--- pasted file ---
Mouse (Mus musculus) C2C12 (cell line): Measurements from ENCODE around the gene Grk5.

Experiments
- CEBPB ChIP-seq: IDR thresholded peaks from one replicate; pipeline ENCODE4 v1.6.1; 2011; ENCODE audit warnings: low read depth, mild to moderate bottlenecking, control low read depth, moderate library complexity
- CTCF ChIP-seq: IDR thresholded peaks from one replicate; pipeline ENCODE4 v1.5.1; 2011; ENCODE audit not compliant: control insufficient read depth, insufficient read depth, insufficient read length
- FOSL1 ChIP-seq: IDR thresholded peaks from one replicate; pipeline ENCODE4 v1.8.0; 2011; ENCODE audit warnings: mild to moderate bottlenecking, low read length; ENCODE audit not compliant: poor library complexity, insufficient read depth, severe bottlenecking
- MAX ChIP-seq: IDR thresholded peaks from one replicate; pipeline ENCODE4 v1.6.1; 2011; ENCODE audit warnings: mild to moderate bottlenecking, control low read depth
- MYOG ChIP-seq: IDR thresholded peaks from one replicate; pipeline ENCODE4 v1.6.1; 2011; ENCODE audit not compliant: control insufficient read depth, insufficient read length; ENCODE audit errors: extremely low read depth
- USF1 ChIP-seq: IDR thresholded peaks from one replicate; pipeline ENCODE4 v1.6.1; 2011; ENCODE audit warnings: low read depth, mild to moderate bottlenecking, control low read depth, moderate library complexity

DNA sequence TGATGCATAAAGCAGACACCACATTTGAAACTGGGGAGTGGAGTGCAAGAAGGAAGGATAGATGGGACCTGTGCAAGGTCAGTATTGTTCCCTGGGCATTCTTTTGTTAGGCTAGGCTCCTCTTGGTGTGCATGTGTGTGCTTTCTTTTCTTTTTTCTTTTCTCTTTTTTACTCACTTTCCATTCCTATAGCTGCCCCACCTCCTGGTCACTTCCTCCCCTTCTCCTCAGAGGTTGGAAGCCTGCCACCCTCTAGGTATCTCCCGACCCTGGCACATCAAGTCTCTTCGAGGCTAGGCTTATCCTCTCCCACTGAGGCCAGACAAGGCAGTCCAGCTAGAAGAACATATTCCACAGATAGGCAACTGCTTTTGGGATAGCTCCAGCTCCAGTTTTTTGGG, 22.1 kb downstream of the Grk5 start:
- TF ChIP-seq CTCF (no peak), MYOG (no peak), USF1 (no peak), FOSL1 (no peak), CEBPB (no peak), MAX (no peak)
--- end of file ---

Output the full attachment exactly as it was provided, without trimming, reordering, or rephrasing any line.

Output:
Mouse (Mus musculus) C2C12 (cell line): Measurements from ENCODE around the gene Grk5.

Experiments
- CEBPB ChIP-seq: IDR thresholded peaks from one replicate; pipeline ENCODE4 v1.6.1; 2011; ENCODE audit warnings: low read depth, mild to moderate bottlenecking, control low read depth, moderate library complexity
- CTCF ChIP-seq: IDR thresholded peaks from one replicate; pipeline ENCODE4 v1.5.1; 2011; ENCODE audit not compliant: control insufficient read depth, insufficient read depth, insufficient read length
- FOSL1 ChIP-seq: IDR thresholded peaks from one replicate; pipeline ENCODE4 v1.8.0; 2011; ENCODE audit warnings: mild to moderate bottlenecking, low read length; ENCODE audit not compliant: poor library complexity, insufficient read depth, severe bottlenecking
- MAX ChIP-seq: IDR thresholded peaks from one replicate; pipeline ENCODE4 v1.6.1; 2011; ENCODE audit warnings: mild to moderate bottlenecking, control low read depth
- MYOG ChIP-seq: IDR thresholded peaks from one replicate; pipeline ENCODE4 v1.6.1; 2011; ENCODE audit not compliant: control insufficient read depth, insufficient read length; ENCODE audit errors: extremely low read depth
- USF1 ChIP-seq: IDR thresholded peaks from one replicate; pipeline ENCODE4 v1.6.1; 2011; ENCODE audit warnings: low read depth, mild to moderate bottlenecking, control low read depth, moderate library complexity

DNA sequence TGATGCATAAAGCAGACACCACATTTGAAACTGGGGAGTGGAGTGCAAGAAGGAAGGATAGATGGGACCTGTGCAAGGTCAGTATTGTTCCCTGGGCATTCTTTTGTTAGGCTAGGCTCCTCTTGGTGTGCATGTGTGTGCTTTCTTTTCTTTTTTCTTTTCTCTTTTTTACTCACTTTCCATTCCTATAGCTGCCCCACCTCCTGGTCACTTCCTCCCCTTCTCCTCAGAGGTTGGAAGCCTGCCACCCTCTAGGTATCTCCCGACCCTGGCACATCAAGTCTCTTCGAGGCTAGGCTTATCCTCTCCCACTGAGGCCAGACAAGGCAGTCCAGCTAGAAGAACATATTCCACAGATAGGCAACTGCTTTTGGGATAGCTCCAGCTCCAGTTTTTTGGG, 22.1 kb downstream of the Grk5 start:
- TF ChIP-seq CTCF (no peak), MYOG (no peak), USF1 (no peak), FOSL1 (no peak), CEBPB (no peak), MAX (no peak)